Police in Egypt have arrested 10 people in connection with the triple bomb attack in the Red Sea resort of Dahab that killed at least 23 people.
Those arrested are Egyptian and were detained in the town.
Police are following two possible lines of inquiry, says the BBC's security correspondent Frank Gardner.
They have questioned around 70 local Bedouin, but the resort's popularity with Westerners could also point to al-Qaeda, our correspondent says.
Around 62 people were injured in the blasts on Monday evening.
The attack is the third strike against tourist resorts along Egypt's Red Sea coast in the past two years.
Officials remained unsure whether Dahab was hit by suicide bombers, or if the bombs were detonated with timers.
Some Bedouin are said to have a grudge against the government following rapid tourist development on their ancestral lands which has benefited mainly Egyptian workers imported from Cairo, our correspondent says.
But on Tuesday, local tribal leaders and holidaymakers held a peaceful march to condemn the attacks and stress support for the tourism industry.
They were joined by Egyptian Prime Minister Ahmed Nazif.
"Terrorists do not know borders any more," Mr Nazif said, pledging that Egypt would remain on the "front line" of the global war against terrorism.
A host of world leaders have condemned the attack, which followed blasts in Taba in 2004 and Sharm al-Sheikh in 2005.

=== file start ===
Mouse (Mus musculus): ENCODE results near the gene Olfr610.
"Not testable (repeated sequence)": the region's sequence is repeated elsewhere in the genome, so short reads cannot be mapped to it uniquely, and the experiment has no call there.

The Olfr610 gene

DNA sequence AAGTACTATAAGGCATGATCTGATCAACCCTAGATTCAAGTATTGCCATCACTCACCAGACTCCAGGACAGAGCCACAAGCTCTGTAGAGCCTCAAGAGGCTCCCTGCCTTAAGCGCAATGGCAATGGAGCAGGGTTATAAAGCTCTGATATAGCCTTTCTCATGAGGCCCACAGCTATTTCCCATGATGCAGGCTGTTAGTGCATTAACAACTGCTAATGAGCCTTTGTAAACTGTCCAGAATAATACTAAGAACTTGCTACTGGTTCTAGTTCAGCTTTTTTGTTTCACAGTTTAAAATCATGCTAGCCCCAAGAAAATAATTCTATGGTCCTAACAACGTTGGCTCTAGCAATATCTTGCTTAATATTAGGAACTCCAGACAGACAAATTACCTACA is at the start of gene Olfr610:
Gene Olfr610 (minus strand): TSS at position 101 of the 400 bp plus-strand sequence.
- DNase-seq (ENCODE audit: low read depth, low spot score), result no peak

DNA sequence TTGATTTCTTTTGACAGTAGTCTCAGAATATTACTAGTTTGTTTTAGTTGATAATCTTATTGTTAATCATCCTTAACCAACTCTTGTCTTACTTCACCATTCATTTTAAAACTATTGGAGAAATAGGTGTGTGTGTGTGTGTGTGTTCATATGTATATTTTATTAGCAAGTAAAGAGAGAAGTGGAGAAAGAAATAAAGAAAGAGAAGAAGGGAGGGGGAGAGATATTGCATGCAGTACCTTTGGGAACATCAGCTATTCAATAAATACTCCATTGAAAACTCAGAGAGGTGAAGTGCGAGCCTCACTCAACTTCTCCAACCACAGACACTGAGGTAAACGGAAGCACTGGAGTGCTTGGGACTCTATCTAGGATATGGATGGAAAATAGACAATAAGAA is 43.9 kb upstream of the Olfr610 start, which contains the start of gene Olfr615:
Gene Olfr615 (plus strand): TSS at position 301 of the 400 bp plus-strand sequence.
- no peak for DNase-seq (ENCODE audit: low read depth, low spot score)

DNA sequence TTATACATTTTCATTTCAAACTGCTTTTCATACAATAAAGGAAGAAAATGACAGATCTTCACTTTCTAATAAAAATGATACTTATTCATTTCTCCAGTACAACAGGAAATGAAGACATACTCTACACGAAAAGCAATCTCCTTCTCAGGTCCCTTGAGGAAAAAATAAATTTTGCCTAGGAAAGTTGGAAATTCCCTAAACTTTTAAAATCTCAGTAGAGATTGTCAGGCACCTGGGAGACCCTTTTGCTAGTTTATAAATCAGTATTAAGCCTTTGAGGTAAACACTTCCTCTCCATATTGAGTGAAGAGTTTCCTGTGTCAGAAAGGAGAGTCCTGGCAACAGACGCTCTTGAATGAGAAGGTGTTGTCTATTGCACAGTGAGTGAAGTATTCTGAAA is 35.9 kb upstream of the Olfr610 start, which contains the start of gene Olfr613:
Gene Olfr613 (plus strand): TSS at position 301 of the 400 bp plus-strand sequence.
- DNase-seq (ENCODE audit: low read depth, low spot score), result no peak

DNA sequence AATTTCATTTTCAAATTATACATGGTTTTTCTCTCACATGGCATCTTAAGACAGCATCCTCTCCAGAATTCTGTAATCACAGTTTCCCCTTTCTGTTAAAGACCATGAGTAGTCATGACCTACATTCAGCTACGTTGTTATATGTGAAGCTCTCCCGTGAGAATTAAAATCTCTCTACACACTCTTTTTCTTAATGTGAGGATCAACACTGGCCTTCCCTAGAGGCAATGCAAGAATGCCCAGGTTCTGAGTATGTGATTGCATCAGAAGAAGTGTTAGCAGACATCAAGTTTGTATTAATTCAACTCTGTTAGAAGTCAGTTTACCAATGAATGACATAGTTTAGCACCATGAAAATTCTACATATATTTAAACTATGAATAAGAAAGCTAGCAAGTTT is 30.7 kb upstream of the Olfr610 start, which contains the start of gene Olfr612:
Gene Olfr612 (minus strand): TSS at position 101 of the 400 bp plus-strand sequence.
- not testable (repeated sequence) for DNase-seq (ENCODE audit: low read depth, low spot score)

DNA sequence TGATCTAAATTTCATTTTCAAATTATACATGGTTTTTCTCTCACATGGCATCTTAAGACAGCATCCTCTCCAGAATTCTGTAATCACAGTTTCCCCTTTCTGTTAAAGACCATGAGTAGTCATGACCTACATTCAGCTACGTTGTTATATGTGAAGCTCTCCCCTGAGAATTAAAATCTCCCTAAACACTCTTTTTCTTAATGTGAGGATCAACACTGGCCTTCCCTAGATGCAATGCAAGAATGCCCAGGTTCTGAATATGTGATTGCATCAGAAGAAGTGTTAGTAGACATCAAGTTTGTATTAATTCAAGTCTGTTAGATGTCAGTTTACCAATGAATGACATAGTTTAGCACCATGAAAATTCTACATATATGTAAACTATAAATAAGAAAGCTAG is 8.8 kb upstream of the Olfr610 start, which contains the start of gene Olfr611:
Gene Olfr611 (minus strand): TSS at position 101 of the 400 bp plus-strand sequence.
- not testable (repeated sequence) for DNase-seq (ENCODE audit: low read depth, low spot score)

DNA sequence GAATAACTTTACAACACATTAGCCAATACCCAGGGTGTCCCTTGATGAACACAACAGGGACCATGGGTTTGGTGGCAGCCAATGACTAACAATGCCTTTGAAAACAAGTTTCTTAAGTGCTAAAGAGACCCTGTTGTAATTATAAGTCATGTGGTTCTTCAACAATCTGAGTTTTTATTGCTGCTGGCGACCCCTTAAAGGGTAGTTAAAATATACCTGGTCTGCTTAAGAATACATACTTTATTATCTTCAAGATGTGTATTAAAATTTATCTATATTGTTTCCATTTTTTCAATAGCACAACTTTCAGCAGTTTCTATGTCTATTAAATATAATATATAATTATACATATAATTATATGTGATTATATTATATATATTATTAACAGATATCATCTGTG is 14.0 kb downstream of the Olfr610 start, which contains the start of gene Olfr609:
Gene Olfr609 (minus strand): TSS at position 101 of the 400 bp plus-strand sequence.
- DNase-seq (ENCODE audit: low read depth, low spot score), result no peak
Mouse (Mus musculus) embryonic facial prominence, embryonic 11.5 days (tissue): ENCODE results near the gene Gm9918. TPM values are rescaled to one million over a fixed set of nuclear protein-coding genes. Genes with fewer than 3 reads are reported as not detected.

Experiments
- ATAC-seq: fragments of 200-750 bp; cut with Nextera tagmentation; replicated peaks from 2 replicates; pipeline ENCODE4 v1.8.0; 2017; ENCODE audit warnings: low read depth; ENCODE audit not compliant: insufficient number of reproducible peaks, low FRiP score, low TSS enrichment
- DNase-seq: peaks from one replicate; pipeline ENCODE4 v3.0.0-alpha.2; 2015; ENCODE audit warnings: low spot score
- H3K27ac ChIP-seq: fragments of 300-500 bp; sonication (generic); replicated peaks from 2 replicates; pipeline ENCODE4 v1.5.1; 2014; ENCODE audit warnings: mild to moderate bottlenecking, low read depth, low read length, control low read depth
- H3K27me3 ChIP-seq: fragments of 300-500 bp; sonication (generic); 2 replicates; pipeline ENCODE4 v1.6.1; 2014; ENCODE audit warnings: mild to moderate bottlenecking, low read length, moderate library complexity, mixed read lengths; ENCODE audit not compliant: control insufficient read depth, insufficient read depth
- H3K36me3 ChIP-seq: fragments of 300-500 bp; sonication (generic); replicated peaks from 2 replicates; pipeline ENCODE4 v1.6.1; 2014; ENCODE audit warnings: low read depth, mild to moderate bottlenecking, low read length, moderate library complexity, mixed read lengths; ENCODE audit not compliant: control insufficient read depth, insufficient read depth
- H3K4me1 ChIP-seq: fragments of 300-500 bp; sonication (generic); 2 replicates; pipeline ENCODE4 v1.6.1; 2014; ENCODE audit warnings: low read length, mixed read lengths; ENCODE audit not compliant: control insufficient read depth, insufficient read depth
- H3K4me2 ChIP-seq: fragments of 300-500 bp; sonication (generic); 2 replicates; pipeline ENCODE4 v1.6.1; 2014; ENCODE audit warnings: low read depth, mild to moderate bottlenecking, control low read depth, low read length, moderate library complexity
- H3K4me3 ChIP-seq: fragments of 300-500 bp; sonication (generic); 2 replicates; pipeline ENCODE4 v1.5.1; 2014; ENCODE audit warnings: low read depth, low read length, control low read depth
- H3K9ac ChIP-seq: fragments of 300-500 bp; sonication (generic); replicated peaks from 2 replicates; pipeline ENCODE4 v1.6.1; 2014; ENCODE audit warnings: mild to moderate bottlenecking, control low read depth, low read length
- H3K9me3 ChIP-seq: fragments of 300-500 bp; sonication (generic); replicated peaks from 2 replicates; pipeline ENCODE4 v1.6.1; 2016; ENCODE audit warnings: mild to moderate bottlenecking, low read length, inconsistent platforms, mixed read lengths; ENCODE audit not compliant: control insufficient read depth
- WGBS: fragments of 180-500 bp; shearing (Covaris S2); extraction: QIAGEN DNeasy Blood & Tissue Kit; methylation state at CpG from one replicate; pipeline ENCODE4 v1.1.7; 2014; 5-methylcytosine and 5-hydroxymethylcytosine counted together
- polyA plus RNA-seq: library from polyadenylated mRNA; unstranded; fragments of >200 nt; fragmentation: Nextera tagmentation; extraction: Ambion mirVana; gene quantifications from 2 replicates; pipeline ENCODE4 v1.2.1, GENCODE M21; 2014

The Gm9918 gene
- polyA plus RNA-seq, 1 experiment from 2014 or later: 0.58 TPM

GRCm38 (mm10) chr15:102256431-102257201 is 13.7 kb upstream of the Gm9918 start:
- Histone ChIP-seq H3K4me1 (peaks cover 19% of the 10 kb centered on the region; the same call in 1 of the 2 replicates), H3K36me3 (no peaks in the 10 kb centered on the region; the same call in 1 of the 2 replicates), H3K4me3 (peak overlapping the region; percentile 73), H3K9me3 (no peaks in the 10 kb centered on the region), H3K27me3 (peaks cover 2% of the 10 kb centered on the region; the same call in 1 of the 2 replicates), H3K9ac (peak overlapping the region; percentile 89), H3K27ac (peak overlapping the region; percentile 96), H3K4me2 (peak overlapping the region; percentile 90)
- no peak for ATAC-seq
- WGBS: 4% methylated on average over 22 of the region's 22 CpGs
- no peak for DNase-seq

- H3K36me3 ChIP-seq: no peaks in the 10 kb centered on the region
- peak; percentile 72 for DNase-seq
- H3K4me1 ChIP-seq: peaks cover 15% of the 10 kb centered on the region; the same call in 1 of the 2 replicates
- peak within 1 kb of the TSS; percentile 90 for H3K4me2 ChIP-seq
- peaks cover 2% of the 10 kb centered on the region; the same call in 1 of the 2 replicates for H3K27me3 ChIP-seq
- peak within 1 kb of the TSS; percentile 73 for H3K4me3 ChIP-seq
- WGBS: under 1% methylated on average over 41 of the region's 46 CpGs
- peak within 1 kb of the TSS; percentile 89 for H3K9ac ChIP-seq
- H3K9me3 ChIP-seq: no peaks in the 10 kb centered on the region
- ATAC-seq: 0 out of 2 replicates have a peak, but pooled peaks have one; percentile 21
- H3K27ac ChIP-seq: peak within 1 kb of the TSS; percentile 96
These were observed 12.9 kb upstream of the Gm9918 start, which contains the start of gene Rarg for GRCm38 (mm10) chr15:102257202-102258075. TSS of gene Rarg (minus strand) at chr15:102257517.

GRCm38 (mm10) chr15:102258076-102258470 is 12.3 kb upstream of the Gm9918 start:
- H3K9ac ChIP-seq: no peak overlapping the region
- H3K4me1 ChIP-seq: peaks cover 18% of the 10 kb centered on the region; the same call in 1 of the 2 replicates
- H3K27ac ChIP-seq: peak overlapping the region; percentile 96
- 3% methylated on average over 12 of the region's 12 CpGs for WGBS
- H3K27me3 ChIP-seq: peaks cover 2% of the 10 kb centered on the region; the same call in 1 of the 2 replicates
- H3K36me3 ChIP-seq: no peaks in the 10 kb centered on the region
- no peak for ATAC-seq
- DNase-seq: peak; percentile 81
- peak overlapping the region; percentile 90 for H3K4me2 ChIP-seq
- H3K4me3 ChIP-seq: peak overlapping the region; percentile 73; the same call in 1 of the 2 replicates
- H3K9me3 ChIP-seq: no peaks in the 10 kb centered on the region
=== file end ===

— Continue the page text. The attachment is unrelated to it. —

Dahab's seaside promenade, crowded with popular restaurants, was hit by two blasts in quick succession at about 1900 (1700 GMT) on Monday.
A third bomb exploded in a nearby shopping street, where tourists browsed for holiday souvenirs.
The town has grown from a Bedouin village along with the influx of tourists in Sinai, but remains a small, low-key resort popular with Western backpackers, budget Israeli tourists and scuba divers.
Eyewitnesses spoke of seeing debris and body parts in the streets.
RECENT ATTACKS IN EGYPT
July 2005: Bombings in Sharm al-Sheikh kill 64
April 2005: Two attacks on tourists in Cairo, three dead
October 2004: Bombings in Taba and Ras Shitan kill 34, including 12 Israelis
Egypt's Minister of Tourism Zoheir Garana told the BBC it was too early to say who was behind the attacks.
Like other towns in the Sinai peninsula, entry to and exit from Dahab is controlled by police checkpoints straddling the only road into and out of town.
Previous investigations into bombings in Taba and Sharm al-Sheikh have focused on local Bedouin tribes, despite early suspicions that Islamist militants were involved.
The Egyptian authorities are thought to have uncovered a militant group active in the Sinai, but have said very little about it.